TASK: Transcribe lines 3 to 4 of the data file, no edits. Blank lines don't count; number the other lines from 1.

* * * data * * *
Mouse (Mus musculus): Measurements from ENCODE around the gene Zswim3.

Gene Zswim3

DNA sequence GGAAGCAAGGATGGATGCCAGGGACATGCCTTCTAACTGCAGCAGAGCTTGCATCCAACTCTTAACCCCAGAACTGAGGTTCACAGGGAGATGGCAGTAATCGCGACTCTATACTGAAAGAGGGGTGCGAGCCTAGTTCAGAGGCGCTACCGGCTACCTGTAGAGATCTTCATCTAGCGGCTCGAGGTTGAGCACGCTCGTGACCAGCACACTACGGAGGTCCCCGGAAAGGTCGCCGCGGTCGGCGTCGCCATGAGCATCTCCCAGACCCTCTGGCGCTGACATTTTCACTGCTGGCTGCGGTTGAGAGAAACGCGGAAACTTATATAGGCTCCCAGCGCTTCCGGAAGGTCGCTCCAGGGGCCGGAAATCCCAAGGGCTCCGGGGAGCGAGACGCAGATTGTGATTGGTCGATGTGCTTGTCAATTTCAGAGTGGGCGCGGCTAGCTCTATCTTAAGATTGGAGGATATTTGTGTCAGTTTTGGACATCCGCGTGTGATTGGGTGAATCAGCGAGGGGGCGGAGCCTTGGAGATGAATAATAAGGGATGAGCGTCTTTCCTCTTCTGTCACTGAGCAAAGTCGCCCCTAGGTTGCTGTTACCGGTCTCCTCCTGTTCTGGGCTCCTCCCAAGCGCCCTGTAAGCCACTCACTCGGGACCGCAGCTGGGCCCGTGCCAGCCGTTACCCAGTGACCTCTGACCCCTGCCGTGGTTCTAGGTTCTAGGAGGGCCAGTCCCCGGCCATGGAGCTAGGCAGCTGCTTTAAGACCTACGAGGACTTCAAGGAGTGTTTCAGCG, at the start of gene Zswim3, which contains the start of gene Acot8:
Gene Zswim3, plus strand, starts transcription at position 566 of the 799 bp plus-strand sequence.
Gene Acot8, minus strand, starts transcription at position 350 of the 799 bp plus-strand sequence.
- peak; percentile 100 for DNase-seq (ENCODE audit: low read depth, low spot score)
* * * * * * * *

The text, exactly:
DNA sequence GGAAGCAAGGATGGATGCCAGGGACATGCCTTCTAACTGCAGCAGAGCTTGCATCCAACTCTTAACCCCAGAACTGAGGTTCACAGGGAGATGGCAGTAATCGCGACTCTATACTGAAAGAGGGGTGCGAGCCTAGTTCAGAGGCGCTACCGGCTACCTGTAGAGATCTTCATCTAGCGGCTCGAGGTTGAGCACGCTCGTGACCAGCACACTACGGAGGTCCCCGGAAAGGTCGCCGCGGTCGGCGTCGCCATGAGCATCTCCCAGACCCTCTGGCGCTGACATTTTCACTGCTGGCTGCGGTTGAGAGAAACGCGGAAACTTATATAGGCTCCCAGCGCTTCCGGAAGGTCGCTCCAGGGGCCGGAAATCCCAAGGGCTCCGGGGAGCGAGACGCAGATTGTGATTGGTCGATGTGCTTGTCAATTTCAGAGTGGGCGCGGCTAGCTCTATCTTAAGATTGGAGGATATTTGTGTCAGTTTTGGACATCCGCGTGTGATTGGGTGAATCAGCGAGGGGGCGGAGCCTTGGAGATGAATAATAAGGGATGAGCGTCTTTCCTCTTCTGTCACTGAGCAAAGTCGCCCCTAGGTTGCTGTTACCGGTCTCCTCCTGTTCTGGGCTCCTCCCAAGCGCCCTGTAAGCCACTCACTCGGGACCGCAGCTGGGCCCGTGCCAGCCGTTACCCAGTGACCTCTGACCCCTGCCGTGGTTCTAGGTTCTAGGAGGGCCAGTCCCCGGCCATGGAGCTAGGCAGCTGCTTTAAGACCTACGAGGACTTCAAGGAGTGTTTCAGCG, at the start of gene Zswim3, which contains the start of gene Acot8:
Gene Zswim3, plus strand, starts transcription at position 566 of the 799 bp plus-strand sequence.